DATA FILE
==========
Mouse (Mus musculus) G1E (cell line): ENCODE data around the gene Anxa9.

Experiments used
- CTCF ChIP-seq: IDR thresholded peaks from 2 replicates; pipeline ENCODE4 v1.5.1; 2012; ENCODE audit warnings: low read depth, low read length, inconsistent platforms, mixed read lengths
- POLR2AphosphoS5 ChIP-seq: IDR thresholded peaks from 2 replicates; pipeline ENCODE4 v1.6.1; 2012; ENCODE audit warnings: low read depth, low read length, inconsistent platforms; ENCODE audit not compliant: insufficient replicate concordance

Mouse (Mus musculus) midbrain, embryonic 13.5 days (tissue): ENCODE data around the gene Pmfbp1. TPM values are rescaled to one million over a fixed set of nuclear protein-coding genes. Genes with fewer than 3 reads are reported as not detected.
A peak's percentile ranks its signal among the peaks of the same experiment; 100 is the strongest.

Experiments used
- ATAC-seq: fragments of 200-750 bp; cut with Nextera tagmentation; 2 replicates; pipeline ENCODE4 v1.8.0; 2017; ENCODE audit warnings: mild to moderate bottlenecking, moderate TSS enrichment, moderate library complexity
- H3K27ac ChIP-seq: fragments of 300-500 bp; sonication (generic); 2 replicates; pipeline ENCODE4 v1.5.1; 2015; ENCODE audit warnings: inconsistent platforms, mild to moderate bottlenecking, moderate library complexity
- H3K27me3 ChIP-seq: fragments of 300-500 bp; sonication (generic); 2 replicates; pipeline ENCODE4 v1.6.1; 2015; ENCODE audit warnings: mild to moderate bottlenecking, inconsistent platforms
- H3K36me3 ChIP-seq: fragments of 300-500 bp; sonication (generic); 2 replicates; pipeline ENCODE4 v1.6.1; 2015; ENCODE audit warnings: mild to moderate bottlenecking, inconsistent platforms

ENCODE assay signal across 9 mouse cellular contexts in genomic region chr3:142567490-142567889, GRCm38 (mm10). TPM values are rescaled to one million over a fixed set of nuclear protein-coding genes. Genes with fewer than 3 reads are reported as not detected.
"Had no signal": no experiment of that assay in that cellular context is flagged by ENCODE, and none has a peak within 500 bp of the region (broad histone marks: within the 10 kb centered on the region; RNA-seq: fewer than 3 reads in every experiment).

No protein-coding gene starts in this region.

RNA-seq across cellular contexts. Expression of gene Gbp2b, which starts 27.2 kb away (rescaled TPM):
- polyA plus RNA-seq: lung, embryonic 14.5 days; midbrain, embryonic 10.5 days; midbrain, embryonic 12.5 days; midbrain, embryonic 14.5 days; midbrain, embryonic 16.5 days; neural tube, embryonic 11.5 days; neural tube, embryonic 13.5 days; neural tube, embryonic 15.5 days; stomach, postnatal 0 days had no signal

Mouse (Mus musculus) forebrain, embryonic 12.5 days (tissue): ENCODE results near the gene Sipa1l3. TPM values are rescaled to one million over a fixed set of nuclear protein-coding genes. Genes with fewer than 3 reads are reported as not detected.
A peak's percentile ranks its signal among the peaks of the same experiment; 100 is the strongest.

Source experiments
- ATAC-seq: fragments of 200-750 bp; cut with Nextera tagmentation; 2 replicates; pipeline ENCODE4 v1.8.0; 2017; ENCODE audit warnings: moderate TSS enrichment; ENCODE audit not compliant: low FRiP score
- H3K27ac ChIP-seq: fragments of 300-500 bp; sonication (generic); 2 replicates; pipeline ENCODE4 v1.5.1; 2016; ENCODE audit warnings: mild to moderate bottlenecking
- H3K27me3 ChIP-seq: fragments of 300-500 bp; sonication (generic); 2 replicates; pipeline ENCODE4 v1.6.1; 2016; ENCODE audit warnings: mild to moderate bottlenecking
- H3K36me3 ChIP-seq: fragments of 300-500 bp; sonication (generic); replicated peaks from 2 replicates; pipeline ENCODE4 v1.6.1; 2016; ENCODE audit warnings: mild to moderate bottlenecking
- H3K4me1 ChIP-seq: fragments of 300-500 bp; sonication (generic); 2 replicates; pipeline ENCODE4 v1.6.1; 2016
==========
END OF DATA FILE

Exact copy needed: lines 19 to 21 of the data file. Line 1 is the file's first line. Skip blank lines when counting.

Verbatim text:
Source experiments
- ATAC-seq: fragments of 200-750 bp; cut with Nextera tagmentation; 2 replicates; pipeline ENCODE4 v1.8.0; 2017; ENCODE audit warnings: moderate TSS enrichment; ENCODE audit not compliant: low FRiP score
- H3K27ac ChIP-seq: fragments of 300-500 bp; sonication (generic); 2 replicates; pipeline ENCODE4 v1.5.1; 2016; ENCODE audit warnings: mild to moderate bottlenecking